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Adoption and impact of dryseason dualpurpose cowpea in the semiarid zone of Nigeria
Manyong, Victor M.
Tarawali, Shirley A.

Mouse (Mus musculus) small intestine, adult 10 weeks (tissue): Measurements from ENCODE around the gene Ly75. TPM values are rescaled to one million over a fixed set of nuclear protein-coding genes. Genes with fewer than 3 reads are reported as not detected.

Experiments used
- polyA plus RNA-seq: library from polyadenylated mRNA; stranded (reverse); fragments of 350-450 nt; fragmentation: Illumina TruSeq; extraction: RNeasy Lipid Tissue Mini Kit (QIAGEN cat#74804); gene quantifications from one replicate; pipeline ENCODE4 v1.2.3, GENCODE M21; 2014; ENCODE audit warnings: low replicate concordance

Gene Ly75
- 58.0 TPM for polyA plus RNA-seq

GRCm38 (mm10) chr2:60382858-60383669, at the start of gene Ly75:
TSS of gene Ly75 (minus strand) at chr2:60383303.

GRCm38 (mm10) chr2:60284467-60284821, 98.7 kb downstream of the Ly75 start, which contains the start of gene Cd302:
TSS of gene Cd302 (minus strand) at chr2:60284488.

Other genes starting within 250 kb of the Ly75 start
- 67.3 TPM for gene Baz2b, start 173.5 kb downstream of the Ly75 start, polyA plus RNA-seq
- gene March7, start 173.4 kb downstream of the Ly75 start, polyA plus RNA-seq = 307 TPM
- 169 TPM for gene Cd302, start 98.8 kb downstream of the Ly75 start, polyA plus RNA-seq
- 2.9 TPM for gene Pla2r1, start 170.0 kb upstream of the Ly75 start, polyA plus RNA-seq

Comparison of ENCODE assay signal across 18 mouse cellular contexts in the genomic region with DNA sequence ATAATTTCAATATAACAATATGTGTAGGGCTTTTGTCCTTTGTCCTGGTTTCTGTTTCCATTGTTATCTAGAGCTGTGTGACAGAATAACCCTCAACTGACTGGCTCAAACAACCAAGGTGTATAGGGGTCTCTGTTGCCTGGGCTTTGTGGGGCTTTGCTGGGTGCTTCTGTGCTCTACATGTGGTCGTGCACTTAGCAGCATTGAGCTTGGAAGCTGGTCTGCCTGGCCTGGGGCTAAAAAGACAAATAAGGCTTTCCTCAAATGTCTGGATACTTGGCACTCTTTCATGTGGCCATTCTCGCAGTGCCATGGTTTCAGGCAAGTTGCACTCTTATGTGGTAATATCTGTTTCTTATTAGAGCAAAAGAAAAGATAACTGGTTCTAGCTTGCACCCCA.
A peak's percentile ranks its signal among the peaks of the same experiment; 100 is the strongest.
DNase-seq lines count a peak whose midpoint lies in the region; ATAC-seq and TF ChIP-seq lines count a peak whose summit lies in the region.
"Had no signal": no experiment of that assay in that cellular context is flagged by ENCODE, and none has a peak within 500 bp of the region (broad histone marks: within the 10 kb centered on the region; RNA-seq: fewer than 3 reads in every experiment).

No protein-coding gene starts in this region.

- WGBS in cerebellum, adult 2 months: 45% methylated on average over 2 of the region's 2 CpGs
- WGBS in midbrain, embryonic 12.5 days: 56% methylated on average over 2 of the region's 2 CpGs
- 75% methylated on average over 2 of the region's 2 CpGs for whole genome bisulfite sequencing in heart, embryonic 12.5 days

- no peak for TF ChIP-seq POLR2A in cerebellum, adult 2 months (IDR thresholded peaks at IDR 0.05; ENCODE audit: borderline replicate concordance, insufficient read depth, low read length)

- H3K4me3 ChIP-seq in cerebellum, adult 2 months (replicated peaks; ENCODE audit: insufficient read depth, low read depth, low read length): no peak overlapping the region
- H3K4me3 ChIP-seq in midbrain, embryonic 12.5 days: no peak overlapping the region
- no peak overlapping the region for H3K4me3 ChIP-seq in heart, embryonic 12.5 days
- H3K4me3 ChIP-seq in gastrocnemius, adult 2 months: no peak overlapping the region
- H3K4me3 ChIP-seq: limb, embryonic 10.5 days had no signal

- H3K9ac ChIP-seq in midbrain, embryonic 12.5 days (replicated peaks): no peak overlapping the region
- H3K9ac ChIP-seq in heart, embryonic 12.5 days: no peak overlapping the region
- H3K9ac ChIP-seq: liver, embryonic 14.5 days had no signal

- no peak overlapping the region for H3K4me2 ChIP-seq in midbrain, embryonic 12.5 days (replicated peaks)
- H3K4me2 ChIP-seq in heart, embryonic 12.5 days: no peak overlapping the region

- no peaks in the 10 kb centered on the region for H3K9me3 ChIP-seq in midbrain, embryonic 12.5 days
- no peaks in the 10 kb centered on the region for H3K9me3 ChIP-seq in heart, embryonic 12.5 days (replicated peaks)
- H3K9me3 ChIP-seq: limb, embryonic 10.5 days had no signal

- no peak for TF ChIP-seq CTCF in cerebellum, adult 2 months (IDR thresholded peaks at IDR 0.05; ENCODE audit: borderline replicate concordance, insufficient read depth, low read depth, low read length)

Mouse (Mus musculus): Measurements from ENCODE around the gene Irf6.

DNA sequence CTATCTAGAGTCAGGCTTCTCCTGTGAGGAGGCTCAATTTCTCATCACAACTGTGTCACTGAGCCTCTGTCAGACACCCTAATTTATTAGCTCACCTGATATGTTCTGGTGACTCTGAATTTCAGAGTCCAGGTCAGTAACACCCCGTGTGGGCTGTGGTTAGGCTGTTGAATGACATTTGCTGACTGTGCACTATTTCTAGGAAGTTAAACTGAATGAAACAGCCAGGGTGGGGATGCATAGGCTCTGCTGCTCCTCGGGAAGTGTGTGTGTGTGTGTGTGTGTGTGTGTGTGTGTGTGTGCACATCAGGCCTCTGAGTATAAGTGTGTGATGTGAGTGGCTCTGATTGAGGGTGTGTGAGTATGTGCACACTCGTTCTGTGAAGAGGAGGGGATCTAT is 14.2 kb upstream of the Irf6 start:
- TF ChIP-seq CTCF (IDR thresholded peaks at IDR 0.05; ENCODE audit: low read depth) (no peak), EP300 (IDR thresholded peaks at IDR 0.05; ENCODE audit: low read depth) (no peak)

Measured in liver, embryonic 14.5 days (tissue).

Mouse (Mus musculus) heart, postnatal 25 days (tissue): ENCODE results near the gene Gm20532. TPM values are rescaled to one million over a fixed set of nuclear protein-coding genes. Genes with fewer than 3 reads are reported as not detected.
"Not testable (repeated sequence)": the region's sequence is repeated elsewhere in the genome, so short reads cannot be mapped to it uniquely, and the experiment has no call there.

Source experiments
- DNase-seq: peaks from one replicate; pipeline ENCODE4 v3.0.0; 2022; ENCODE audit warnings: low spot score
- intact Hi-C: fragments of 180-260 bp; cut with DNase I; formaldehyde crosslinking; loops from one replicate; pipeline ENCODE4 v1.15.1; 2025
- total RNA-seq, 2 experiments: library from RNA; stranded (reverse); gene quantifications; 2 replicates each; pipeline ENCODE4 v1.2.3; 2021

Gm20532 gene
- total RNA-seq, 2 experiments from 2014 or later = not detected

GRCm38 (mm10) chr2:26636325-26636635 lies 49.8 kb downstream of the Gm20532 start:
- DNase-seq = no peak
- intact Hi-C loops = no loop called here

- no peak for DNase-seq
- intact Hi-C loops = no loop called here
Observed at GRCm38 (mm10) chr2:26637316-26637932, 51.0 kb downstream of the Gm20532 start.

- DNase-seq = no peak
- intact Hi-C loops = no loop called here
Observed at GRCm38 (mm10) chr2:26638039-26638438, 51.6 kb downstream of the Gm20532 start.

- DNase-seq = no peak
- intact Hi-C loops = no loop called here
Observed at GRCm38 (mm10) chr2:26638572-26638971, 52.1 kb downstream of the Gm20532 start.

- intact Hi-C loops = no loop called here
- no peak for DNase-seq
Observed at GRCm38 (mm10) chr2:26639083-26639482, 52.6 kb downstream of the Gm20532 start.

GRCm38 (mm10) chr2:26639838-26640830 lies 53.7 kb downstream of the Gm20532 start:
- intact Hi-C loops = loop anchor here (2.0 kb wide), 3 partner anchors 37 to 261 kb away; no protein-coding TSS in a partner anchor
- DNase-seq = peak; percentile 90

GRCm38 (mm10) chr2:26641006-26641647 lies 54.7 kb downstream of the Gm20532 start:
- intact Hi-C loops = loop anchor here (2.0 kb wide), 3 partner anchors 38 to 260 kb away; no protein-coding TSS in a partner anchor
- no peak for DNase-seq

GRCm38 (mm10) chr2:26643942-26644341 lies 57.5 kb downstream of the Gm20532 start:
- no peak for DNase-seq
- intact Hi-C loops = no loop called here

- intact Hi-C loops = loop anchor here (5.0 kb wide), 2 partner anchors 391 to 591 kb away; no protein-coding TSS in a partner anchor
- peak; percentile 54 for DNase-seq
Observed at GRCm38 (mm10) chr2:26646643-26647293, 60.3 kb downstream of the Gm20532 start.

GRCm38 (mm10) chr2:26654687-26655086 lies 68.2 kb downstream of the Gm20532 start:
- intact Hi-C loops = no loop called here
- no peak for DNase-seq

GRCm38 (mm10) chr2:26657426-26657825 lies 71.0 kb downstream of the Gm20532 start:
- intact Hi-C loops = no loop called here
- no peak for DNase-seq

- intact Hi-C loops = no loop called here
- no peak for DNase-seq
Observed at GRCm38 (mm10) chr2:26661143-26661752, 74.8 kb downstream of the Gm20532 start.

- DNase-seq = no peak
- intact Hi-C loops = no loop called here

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In the semiarid region of West and Central Africa, farmers traditionally cultivate different cowpea varieties for grain and fodder. However, the grain yield potential and the availability of good quality fodder is limited by several factors: insects, pests and diseases, low and erratic rainfall, and the long dry season. In the early 1990s, the International Institute of Tropical Agriculture (IITA), in collaboration with the International Livestock Research Institute (ILRI), initiated a breeding program to develop improved cowpea varieties that produce both grain for human consumption and fodder for livestock in the dry season. This paper examines the patterns, levels, rate of adoption, and the impact of one of the most promising varieties (IT89KD-288) introduced to farmers in Kano State, Nigeria. The diffusion and uptake of this variety had been very impressive as it reached over 1500 farmers in 1997, only 4 years after its accidental release to one farmer. The results show that farmers derived substantial benefits from adopting dry-season dual-purpose cowpea. These include food security during a critical period of the year, cash income, crop diversification, fodder, and in situ grazing after harvesting, in periods when the prices of cowpea grain peak, and when good quality fodder is scarce. Dry-season dual-purpose cowpea is thus a profitable technology that will find economic and ecological niches in the mixed crop/livestock farming systems of the semiarid zones of West and Central Africa.